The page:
Wandering

I had a friend who loved Tolkien’s sentence:  “All who wander are not lost.”  He was a gentle, free spirit and a wanderer by choice.  Wandering brought him joy.

I, on the other hand, have never been much of a wanderer.  I’ve always prefered a kind of structure and order in my life that wandering doesn’t permit.

But for a while we did sometimes wander.  My job felt oppressive and all-consuming in those days.  I needed freedom from it.  So we’d take long vacations to remote places. We’d fly across the ocean, rent a car and just start driving–with no reservations or itinerary.  It wasn’t as easy in those days to stay connected to the office as it would be now.   It was actually possible to unplug, without guilt.  After a few days of that kind of wandering, I could feel the stress fade away. 

We were hopping around the Spanish countryside one summer when my friend died.  While pitching horseshoes barefoot, he stepped back, startling a friend’s dog.  The dog reflexively bit him on the heel.  It was a very minor bite and no one thought anything of it.  But my friend had a compromised immune system.  A few days later he started showing strange symptoms and even though he ended up at Duke University hospital, he was gone before anyone could make a diagnosis.  I still miss him.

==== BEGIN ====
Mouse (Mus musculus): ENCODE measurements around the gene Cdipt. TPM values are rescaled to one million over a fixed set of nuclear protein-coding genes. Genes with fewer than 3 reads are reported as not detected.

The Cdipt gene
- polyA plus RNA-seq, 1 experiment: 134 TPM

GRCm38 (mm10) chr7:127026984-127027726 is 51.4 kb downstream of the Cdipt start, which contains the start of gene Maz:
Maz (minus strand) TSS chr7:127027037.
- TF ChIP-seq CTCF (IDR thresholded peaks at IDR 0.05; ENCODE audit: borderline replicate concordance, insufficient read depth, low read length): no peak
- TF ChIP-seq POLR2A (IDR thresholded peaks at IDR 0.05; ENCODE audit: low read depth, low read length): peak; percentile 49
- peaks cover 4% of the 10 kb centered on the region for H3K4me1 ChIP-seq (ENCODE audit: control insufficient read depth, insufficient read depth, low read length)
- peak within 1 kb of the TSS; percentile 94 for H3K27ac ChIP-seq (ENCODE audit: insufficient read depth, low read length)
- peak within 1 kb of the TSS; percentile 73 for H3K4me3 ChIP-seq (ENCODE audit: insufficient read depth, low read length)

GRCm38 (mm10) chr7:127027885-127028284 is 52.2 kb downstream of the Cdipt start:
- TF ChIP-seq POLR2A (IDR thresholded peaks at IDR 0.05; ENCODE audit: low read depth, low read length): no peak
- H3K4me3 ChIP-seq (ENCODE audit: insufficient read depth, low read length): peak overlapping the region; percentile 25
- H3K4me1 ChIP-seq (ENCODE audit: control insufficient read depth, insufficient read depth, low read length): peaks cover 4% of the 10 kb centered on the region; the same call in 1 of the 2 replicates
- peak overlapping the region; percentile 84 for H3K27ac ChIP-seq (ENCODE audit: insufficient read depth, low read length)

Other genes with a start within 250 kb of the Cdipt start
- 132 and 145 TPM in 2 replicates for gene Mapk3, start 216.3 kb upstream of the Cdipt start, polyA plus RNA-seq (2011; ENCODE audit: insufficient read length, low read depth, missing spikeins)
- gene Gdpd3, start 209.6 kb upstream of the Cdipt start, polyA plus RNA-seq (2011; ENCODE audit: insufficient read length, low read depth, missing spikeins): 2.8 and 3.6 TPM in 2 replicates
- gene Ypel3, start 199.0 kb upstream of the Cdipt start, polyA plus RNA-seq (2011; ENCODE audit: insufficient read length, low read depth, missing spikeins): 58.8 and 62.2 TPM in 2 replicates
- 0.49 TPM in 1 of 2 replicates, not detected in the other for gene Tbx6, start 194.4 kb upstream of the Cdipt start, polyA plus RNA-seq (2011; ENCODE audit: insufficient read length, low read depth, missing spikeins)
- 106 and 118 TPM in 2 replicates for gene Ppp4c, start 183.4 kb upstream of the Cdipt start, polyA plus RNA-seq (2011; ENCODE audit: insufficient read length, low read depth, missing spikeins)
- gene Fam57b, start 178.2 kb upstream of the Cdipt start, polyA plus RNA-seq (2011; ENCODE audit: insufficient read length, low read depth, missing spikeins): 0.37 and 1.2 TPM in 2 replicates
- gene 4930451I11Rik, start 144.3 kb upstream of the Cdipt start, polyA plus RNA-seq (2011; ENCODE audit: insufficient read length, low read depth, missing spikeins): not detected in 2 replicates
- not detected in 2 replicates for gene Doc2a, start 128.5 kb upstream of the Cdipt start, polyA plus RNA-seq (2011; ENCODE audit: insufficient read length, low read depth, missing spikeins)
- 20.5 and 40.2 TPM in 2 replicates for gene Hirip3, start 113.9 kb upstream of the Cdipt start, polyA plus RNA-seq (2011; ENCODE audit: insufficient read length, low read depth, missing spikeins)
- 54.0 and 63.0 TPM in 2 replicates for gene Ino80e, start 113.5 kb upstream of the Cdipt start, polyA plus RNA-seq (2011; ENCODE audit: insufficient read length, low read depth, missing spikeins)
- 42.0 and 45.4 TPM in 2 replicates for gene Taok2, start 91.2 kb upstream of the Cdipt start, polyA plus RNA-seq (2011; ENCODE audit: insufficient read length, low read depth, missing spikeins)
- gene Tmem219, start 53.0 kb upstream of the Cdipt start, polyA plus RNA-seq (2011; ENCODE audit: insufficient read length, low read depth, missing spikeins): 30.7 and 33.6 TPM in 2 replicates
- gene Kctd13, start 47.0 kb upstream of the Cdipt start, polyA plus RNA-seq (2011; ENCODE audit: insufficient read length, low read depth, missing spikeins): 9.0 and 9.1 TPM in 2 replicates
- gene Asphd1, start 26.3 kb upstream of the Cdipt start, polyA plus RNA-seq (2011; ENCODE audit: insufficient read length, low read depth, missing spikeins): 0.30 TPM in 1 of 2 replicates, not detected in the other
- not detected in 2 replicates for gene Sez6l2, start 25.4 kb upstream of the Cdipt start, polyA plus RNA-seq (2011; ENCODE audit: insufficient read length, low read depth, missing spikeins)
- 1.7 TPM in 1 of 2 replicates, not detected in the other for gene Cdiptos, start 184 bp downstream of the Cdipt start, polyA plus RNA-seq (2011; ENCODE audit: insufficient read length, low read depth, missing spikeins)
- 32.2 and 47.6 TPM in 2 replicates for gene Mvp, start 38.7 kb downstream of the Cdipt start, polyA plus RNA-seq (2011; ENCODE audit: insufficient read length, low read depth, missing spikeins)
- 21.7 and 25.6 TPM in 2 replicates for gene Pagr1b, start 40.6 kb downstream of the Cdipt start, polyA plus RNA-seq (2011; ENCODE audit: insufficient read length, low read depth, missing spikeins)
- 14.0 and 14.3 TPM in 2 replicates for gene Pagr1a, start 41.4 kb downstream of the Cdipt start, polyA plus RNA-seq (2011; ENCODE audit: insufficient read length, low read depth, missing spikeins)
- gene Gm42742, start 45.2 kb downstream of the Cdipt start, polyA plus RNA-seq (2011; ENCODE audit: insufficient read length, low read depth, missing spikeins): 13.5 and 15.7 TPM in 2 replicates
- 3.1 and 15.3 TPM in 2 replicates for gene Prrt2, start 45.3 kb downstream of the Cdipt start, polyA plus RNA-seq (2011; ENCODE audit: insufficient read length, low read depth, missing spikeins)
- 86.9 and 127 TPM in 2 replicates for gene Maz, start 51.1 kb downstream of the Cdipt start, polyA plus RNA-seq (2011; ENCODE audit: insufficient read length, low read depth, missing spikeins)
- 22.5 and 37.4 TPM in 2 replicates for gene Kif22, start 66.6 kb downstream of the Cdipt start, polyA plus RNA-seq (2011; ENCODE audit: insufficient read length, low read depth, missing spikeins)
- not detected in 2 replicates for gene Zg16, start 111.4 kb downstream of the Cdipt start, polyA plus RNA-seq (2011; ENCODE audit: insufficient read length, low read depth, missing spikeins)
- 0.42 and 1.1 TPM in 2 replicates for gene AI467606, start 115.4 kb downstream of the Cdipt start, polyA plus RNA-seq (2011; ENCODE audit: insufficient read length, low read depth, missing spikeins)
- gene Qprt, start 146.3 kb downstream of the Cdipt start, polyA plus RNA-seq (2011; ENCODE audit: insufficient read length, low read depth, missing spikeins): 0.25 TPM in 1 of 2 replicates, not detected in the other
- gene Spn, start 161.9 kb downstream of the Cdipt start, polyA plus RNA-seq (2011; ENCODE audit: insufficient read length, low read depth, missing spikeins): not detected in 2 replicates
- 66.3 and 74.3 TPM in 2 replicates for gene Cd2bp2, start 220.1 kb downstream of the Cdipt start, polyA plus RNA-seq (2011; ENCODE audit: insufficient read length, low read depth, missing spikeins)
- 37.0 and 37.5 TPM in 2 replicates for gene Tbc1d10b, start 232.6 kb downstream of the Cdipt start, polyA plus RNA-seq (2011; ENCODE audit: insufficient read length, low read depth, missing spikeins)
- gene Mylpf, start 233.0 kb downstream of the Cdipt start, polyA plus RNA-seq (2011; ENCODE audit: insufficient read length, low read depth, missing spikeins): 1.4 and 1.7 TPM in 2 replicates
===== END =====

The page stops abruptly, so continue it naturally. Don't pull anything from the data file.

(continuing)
Because I was wandering, incommunicado, it was only after we returned to the States that I learned he had died.  I’m pretty sure he would have preferred that the sad news not interrupt our wandering.

It’s been many years now since we’ve wandered like that.  These days the 15 mile trip into town seems like a burdensome journey.  We’re tied to the land now and I’m OK with that.

These are the days for staying home.